But rather than use “common” sense and assume each dip is a great buying opportunity or rally a time to take profits, these impulsive bulls and bears ignore the evidence and proclaim this is finally the big move they’ve been waiting for. Monday it was the bulls. Today it was the bears. And both sides got it exactly wrong.

The ironic thing is by the time these chronic bulls and bears realize we are stuck in a trading range is right before we break out of it. No one said trading is easy. But it is a lot less hard if we know what to pay attention to.

As for what comes next, the US taking one of China’s top business executives into custody isn’t going to go over well and this story is a long way from being done. We should expect the situation to evolve and that will exacerbate volatility, but as long as investors would rather buy these discounts than sell them, we should be in good shape. The bottom of every market selloff feels like things are about to get a lot worse, and this time won’t be any different.

By this point, most of the Trump’s trade war is already priced in and the only thing that would worry me is we start shooting at each other. Barring that, this is just another buyable dip.

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Dec 04

How to profit from Tuesday’s collapse

By Jani Ziedins | End of Day Analysis

Free After-Hours Update:

In the market, a lot can happen in a few days. My last free blog post was last Thursday after the S&P 500 smashed through 2,700 resistance. A buying frenzy pushed prices up to the 200dma after the Fed Chairman suggested interest rates were approaching his neutral target.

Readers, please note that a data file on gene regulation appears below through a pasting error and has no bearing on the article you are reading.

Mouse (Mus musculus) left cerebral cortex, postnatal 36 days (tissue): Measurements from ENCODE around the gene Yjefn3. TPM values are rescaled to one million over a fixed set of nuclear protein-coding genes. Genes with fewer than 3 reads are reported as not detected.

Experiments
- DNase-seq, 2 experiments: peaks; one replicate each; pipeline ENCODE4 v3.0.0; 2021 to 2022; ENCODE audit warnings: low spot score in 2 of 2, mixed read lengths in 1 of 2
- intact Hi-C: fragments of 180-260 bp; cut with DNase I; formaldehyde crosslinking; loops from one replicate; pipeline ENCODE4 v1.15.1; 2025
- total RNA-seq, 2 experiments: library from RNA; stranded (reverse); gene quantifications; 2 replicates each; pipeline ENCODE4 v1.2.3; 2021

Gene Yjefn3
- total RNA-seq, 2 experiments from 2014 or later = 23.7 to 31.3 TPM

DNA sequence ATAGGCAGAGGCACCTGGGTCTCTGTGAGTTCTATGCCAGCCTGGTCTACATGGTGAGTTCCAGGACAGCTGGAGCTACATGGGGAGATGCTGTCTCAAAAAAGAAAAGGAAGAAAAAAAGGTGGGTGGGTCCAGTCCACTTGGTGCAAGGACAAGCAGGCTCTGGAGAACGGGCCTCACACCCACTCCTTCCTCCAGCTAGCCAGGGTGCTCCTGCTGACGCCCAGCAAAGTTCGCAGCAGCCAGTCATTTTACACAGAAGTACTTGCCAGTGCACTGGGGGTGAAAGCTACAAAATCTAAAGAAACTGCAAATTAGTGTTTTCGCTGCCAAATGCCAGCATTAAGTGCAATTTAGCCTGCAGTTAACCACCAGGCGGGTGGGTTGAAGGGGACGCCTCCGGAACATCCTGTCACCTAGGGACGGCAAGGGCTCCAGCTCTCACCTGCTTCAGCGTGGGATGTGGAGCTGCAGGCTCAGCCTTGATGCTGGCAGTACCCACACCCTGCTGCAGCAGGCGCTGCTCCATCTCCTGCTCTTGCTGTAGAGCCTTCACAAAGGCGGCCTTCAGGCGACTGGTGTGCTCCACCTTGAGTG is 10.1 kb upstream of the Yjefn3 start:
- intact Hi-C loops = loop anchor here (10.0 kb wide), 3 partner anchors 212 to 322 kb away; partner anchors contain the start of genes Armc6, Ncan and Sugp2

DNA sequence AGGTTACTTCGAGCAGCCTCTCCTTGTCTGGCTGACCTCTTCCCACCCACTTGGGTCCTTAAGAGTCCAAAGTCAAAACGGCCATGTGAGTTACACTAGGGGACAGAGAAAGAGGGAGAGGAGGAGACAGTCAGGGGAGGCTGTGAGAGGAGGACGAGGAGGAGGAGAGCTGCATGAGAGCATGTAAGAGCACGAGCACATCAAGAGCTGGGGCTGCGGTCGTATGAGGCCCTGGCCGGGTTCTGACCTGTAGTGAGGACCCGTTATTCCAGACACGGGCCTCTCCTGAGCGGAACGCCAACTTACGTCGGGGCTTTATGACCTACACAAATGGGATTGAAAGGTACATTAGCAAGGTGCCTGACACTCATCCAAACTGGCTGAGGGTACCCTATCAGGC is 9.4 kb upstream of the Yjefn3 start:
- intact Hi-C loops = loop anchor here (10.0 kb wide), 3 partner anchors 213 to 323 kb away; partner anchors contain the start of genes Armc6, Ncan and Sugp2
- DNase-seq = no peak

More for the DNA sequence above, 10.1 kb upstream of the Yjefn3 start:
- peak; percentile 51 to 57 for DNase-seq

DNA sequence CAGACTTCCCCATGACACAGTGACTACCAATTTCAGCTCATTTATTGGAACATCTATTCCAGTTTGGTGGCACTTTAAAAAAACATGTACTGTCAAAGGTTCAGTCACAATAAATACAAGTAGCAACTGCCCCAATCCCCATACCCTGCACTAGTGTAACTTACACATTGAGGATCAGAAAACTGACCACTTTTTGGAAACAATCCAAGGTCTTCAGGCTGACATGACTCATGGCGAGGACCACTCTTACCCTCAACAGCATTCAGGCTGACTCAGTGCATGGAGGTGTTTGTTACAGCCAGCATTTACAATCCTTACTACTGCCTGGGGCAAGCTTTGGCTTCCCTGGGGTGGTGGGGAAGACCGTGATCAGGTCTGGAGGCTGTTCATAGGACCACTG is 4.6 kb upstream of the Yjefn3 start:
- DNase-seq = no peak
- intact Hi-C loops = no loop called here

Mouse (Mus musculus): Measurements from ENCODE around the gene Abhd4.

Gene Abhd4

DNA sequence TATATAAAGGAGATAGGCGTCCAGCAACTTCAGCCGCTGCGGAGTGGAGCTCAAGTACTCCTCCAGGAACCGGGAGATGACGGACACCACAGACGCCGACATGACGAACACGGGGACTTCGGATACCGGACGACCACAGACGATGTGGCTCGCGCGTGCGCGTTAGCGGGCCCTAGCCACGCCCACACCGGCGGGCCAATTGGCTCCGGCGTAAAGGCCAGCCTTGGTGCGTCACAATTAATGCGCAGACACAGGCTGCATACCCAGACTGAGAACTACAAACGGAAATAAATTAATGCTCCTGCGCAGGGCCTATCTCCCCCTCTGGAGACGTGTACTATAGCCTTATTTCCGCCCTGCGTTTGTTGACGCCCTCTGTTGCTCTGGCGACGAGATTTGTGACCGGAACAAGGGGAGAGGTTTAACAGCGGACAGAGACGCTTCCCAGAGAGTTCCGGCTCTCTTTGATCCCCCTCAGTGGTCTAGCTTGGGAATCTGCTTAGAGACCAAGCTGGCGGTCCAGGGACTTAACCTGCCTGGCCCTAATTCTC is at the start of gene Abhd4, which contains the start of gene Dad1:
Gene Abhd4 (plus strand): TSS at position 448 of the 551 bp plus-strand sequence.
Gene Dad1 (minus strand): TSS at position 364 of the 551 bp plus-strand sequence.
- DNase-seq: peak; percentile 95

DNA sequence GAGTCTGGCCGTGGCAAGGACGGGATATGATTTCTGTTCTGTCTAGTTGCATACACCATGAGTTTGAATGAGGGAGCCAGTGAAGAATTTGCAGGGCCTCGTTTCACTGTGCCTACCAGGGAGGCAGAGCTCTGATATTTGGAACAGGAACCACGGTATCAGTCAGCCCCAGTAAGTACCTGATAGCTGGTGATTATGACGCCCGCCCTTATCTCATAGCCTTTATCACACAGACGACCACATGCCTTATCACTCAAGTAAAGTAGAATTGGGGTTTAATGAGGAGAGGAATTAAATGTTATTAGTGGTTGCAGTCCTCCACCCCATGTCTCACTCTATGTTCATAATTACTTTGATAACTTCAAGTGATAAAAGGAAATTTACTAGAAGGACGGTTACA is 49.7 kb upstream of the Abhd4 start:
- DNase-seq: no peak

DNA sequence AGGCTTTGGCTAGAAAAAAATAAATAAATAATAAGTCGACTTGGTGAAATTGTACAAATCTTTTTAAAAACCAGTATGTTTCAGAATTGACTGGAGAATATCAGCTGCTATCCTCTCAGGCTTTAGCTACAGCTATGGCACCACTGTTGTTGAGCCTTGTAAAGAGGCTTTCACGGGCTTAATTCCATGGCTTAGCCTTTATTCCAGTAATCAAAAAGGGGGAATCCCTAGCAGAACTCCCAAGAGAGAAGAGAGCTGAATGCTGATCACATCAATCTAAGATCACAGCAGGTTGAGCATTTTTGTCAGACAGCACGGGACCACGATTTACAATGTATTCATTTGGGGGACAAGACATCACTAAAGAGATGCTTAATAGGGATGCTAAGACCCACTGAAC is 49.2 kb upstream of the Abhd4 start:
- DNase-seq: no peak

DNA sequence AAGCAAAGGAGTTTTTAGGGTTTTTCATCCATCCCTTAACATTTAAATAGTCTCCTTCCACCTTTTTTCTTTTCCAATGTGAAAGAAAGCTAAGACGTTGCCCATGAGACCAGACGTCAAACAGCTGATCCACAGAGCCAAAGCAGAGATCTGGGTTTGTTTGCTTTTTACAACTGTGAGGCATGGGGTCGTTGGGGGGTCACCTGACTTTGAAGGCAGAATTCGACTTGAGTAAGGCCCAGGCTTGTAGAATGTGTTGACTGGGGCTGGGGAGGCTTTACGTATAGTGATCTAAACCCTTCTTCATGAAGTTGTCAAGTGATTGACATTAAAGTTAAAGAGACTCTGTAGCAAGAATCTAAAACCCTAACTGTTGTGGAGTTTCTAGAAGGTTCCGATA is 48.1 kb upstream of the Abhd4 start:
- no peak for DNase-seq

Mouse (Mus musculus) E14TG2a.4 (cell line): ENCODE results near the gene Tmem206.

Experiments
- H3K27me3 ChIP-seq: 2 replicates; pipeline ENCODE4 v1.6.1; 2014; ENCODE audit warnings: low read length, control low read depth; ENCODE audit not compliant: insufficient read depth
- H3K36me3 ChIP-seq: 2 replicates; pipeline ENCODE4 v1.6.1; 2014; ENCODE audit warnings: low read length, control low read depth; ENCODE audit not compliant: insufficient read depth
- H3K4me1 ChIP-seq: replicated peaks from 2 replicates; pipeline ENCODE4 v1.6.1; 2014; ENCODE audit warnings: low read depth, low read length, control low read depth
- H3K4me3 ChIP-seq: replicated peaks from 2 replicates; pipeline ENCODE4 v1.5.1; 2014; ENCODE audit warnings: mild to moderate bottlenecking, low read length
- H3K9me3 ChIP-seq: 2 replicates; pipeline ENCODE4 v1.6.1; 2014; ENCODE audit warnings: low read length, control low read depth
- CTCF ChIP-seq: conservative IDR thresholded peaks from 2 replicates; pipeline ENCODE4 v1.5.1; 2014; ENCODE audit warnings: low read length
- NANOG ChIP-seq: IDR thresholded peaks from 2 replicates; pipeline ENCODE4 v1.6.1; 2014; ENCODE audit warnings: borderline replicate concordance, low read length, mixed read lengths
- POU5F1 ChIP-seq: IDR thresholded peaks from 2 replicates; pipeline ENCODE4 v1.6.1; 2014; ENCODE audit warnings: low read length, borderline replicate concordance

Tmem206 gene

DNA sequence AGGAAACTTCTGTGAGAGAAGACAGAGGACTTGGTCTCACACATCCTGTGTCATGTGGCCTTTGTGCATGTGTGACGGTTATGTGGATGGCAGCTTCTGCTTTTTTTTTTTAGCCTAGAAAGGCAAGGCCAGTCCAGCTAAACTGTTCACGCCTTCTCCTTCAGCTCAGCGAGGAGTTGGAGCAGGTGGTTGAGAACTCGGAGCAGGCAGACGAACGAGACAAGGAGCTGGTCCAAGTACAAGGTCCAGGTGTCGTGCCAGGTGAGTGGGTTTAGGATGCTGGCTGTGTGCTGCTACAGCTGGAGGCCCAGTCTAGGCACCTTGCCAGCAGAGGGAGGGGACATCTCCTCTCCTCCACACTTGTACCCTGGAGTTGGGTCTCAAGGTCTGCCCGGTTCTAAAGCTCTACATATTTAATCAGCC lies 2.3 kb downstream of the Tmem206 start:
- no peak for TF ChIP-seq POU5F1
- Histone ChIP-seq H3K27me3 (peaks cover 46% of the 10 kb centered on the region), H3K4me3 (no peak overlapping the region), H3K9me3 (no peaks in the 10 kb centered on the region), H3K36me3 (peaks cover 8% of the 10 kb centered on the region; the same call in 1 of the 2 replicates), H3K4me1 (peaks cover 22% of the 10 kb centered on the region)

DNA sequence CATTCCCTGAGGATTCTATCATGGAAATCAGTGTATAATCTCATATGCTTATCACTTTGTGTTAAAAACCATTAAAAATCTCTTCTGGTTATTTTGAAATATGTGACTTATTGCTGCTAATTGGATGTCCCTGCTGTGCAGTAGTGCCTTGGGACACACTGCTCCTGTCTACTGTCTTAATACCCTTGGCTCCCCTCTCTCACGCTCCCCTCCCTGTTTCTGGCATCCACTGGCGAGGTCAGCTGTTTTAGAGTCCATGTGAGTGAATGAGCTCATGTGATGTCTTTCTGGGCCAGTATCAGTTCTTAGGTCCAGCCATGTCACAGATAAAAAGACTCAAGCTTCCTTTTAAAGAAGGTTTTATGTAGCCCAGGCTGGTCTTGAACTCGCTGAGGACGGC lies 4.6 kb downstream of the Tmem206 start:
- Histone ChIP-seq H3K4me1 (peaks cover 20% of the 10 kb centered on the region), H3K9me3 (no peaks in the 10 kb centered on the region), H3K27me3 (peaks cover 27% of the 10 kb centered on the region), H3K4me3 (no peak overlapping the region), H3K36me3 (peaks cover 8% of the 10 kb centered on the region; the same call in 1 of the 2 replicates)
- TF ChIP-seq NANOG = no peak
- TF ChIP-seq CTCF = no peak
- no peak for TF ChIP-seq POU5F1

But rather than cheer those gains, I cautioned readers in that post from last week:

The market was a great buy Monday and Tuesday. But risk is a function of height and Wednesday’s large gains make buying now a lot less attractive. A big chunk of Wednesday’s buying came from chasing and short-covering. Those are both fleeting phenomena and now that they’ve come and gone, we need another group of buyers to come in and push us higher. Unfortunately, many of those with cash remain nervous, especially following such a large move higher. Their fear of heights will likely keep a lid on prices for a few days. And even a dip back to 2,700 wouldn’t be a surprise. Two steps forward, one step back.

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While I expected this step-back, even I was caught off guard by the speed with which it happened. But even that isn’t a surprise. The market operates in two speeds, infuriatingly slow, or breathtakingly fast. This time the hivemind got together and turned the last few days of frenzied buying into a mad dash for the exits. Easy come, easy go.

While it was nice to see this weakness coming and prepare for it, that was then and this is now. What readers really want to know is what comes next.